I’ve enjoyed Tomi Ungerer‘s illustrations since I was little. I remember having Fog Island in the little reading center at St. Catherine’s Academy. It seemed like a mistake: the illustrations were so dark and the story so ominous to me as a young girl, I felt like I was getting away with reading something that shouldn’t have been available to me.
As an adult, I’ve come to love and admire Ungerer not just for his children’s books (of which there are many, and unfortunately many out of print), but for his art in general and his extraordinary life. Growing up in Hitler’s Germany, immigrating to New York, and becoming friends with Maurice Sendak (they shared an editor) are only some of the fascinating things to learn about this tremendous artist and thinker. His political posters and erotic posters have been banned and remain as powerful today as they did in the 50s and 60s. I gift his books to friends as often as possible.
Listen to his interview with Terri Gross for Fresh Air, and watch Far Out Isn’t Far Enough, the documentary about him.
Pictured above: Three Robbers
Pictured below: Moon Man
P. 43 The beastly metro Phoenix A.M. heat just outside.
My son is named for (though spelled differently) Dashiell Hammett. I didn’t know this tour existed until today, it makes me quite happy. If you are interested in the best mystery writing around, check him out. If you’re interested in how American writers led the charge in post-war politics, read on. Brilliant man.
Auden is probably my favorite poet next to Wallace Stevens. My older son’s middle name is Auden. I come back to his work several times a year, perhaps more frequently than any other writer, because his voice is perennially perfect. My favorite work is Age of Anxiety. Two wonderful things to spend time with if you’re interested in getting to know him better: “Tell Me the Truth About Love“, a documentary about Auden on YouTube, and this wonderful piece “The Secret Auden” which reveals some incredible private stories about the man, who he was in private, and how hard he worked to hold some of that back from the public. My favorite story involves him quietly gifting a manuscript to a friend in need of medical care he couldn’t afford. The manuscript was sold to the University of Texas and the friend received the treatment he needed. Lots more wonderful stories in that piece.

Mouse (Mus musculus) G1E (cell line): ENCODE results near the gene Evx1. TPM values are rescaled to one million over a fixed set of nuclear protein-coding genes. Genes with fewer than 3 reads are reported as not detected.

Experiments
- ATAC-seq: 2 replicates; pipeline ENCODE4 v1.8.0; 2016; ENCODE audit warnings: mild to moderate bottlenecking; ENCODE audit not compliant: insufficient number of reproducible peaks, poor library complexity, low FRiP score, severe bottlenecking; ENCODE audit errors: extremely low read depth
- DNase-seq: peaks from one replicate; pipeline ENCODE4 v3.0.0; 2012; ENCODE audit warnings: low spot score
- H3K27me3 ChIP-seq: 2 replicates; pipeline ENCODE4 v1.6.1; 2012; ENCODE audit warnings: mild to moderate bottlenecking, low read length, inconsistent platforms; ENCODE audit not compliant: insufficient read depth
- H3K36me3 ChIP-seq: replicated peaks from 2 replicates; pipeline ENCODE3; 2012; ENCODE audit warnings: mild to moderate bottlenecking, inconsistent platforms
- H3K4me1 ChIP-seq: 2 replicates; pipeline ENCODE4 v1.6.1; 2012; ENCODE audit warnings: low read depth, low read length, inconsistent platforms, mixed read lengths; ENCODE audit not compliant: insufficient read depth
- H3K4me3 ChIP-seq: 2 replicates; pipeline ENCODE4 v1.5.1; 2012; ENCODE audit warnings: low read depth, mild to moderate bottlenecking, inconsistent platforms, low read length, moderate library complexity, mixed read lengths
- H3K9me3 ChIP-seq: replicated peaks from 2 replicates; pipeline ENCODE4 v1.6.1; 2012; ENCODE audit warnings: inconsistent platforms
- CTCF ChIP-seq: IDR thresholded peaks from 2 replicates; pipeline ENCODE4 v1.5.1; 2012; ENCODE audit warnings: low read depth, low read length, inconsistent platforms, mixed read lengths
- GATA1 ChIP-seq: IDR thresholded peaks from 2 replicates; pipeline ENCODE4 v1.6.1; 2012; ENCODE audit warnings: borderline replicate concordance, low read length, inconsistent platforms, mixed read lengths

And of course you should listen to him recite “As I Walked Out One Evening“.
“What does it mean to describe a recording as being of a moment in which it did not circulate? Conversely, what does it mean to describe previously inaccessible music as participating in a later moment in which it resonates more powerfully?” Sign up to get notified when the book is ready to order. From the Duke Press about the book:
John Cage’s disdain for records was legendary. He repeatedly spoke of the ways in which recorded music was antithetical to his work. In Records Ruin the Landscape, David Grubbs argues that, following Cage, new genres in experimental and avant-garde music in the 1960s were particularly ill suited to be represented in the form of a recording. These activities include indeterminate music, long-duration minimalism, text scores, happenings, live electronic music, free jazz, and free improvisation. How could these proudly evanescent performance practices have been adequately represented on an LP?
In their day, few of these works circulated in recorded form. By contrast, contemporary listeners can encounter this music not only through a flood of LP and CD releases of archival recordings but also in even greater volume through Internet file sharing and online resources. Present-day listeners are coming to know that era’s experimental music through the recorded artifacts of composers and musicians who largely disavowed recordings. In Records Ruin the Landscape, Grubbs surveys a musical landscape marked by altered listening practices.